Running ASP.NET 5 website on IIS

As ASP.NET 5 hit RC1 about a month go, more and more folks are looking at production deployments and other real life use cases of it. Going beyond demoware and experiments, to real applications, inevitably leads to thinking about hosting it somewhere – which, if your environment is Windows, most likely means IIS.

I have recently gone through quite some trouble getting it all to work, so I thought it might be useful to document and highlight some of the steps, which hopefully will save a bit of your time.

Adjusting your application

In order to be able to run on IIS, your application needs to include Microsoft.AspNet.IISPlatformHandler package. There is currently an 1.0.0-rc1-final version available which should be added as a dependency to your project.json.

You should then add the platform handler middleware to the Configure method in your Startup class:

If you are using the latest (RC1) ASP.NET 5 templates, then the ASP.NET 5 Web Application template already references the Microsoft.AspNet.IISPlatformHandler package and even has the above line of code in the Startup class by default.

Publishing your application

First of all you need to publish your application. If you are really old school, you may want to do it from Visual Studio and its classic “Publish” dialog, but it will not do anything magical – all it will do is just call into the command line dnu tool.

So instead, you can call it yourself from the folder of your web application (you can also pass the path to the web application project if you wanna invoke dnu from anywhere) and save yourself a hassle of even opening Visual Studio (or maybe you are on a Unix and you don’t even have it).

This command will publish your project and include the currently active runtime. You can obviously include a specific runtime too if that’s your intention, by passign its name. The publish command has plenty of other options such as for example specifying the source inclusion or the out path.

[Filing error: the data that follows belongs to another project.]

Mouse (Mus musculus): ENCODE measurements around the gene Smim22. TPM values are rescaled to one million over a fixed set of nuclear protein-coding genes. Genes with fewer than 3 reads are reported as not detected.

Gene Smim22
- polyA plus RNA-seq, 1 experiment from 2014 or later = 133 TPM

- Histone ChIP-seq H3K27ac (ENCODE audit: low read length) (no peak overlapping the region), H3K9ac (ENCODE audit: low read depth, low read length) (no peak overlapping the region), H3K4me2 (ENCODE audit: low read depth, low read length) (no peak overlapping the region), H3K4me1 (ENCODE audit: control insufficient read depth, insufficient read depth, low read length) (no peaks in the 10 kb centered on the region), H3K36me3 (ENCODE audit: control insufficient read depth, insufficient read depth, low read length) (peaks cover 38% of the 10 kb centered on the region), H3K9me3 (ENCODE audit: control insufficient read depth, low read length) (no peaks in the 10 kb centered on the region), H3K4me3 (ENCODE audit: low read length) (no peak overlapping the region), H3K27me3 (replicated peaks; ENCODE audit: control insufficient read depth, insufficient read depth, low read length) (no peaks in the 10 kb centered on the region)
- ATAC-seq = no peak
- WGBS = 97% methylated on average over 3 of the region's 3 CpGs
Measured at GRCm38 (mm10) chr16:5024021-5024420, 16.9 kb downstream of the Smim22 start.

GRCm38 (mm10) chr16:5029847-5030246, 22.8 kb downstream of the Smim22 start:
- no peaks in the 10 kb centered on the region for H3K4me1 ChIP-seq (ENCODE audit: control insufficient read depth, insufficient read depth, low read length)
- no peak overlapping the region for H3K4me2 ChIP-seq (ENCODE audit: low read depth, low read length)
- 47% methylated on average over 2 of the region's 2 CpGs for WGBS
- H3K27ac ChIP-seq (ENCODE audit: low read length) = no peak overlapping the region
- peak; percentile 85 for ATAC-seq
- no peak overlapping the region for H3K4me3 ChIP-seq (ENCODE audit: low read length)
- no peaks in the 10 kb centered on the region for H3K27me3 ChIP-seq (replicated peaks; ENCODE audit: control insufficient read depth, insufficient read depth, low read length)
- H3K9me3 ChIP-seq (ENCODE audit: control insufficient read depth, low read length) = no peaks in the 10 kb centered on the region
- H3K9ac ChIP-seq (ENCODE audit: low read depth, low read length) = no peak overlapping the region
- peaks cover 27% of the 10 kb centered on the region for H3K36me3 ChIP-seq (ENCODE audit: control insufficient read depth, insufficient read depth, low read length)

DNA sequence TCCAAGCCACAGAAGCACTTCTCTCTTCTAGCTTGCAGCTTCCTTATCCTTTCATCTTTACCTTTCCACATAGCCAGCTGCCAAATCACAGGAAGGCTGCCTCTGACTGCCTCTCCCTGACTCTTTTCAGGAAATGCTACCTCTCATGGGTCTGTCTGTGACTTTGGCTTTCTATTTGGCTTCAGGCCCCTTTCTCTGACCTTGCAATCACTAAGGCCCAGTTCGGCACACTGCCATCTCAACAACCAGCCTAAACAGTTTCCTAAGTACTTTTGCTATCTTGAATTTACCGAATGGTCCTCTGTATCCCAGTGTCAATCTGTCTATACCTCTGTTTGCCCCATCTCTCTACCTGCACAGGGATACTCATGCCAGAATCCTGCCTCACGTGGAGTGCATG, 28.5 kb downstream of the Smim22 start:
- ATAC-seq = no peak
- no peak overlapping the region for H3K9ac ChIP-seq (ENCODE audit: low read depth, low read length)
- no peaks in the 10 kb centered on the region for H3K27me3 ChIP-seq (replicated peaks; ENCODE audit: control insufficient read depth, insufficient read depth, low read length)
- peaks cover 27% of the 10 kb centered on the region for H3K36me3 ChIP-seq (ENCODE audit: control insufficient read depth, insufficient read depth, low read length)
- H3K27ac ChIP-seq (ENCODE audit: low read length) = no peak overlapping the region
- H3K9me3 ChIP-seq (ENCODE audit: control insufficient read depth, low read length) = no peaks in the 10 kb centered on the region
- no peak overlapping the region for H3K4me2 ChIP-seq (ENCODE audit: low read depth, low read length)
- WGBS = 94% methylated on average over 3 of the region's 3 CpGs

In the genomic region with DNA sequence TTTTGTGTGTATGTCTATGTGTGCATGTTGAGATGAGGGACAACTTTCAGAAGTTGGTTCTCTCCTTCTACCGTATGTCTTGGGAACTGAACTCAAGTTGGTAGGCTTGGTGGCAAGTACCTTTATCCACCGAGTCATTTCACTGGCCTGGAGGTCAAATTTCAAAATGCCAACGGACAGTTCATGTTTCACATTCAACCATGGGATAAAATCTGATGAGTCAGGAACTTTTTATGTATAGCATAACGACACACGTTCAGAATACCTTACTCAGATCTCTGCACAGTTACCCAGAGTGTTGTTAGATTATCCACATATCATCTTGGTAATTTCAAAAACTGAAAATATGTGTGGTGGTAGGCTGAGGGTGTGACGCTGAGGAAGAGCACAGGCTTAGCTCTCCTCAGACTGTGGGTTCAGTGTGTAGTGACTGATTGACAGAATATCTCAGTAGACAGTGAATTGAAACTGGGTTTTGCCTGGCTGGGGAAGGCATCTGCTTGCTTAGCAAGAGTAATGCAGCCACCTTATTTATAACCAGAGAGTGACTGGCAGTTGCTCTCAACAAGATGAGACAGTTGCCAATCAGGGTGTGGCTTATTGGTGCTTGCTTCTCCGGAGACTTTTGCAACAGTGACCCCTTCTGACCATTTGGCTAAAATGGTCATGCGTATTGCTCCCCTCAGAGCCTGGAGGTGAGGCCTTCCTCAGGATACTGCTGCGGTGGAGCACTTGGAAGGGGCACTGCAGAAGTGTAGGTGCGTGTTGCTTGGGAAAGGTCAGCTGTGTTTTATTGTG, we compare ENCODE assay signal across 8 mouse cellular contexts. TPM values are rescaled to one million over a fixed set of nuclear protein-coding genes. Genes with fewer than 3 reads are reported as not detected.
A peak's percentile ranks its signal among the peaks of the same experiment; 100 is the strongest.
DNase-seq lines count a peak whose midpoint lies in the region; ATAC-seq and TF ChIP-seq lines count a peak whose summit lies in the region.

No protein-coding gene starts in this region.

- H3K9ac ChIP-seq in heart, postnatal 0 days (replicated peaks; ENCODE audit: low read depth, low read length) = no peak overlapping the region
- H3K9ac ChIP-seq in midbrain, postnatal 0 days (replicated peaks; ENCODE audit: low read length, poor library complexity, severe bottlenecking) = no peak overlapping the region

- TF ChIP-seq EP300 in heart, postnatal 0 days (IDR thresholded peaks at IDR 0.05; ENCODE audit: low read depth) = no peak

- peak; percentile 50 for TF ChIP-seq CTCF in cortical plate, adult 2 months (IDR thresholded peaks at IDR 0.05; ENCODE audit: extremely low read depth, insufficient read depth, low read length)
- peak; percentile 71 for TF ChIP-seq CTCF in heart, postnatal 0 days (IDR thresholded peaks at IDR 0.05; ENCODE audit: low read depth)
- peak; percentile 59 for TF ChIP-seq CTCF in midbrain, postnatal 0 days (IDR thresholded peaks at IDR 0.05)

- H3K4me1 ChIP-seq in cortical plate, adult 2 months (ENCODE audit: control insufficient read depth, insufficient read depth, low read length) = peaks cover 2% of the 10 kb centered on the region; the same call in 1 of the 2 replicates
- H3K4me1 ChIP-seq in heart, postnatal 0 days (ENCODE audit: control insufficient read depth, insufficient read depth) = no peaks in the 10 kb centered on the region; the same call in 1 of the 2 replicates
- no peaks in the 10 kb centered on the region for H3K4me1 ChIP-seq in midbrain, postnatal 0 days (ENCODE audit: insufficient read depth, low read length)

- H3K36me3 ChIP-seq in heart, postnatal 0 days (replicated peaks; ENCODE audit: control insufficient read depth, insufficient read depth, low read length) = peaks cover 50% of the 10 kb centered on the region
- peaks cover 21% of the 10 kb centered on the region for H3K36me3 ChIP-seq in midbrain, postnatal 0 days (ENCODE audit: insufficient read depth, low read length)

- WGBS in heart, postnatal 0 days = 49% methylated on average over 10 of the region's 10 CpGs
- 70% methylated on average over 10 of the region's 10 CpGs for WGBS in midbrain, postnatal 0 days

By default, the output path is bin/output in the same folder as your web application. The output can be xcopied to the server just like that.

The published source should have the following structure:

Screenshot 2015-12-15 22.47.21

Inside the approot folder there will be a web.cmd file which can be used to start your app. You can also start it by simply getting into wwwroot and calling dnx web. Of course IIS knows nothing about all this, so you’ll need some extra IIS setup to make it understand the external DNX process.

Setting up IIS

The prerequisite in IIS is that the HttpPlatformHandler module needs to be installed (minimum version 1.2). This component is nothing ASP.NET 5 specific – it simply allows process management for external processes that listen for HTTP requests and proxies requests into it; in this case it will be dnx.exe but it might as well be something like node.exe. You can install the latest handler using direct installer or WebPI from IIS download site here.

Once you have published your ASP.NET 5 app (previous step), you can proceed to setting up IIS.

Create a new application, and set the .NET CLR version on application pool to No managed code. We’ll be calling into dnx.exe to start your application, rather relying on the classic w3wp process.

Point your website to the wwwroot folder inside your publish output (previous step) location – or wherever you copied it to. If you run the application pool using the application pool identity, you have to make sure that IIS_IUSRS has access to your publish folder.

If you navigate to your site now and everything just works, then great – you can stop reading this post as your job is done, but at this point, chances are things will not be working yet.

That wwwroot has a web.config file inside which should at this point look like this:

You may want to set that stdoutLogEnabled=“false” to true immediately cause you’d want to get the errors, normally written to stdout of a hidden process, to be redirected to the log file.

Resolving errors

One possibility is that you see the following HTTP Error 500.19:

Screenshot 2015-12-15 23.06.12

This is because at the global config level, the system.webServer/handlers section is locked. To unlock it, go to IIS Manager, select your server root in the left navigation tree, then choose “Configuration Editor” > type system.webServer/handlers in the section selection dropdown and press enter. Then choose “unlock section” from the right action pane.

Screenshot 2015-12-15 23.33.40

Another (or next) potential issue that you may encounter, is that you see a blank page, that appears to be stuck loading forever. If that’s the case check the logs folder under the path defined in the web.config.

Most likely possibility is that dnx command is not being recognized. The reason for this is that the user used to run the IIS process doesn’t have it in the PATH. To combat this, you can do a few things:

  • change the application pool user to a one that has DNX on the PATH (i.e. your own user account)
  • add the DNX environment variables as a system-wide variables:
    • DNX_HOME, should point to your DNX folder, for me it’s C:\Users\filip\.dnx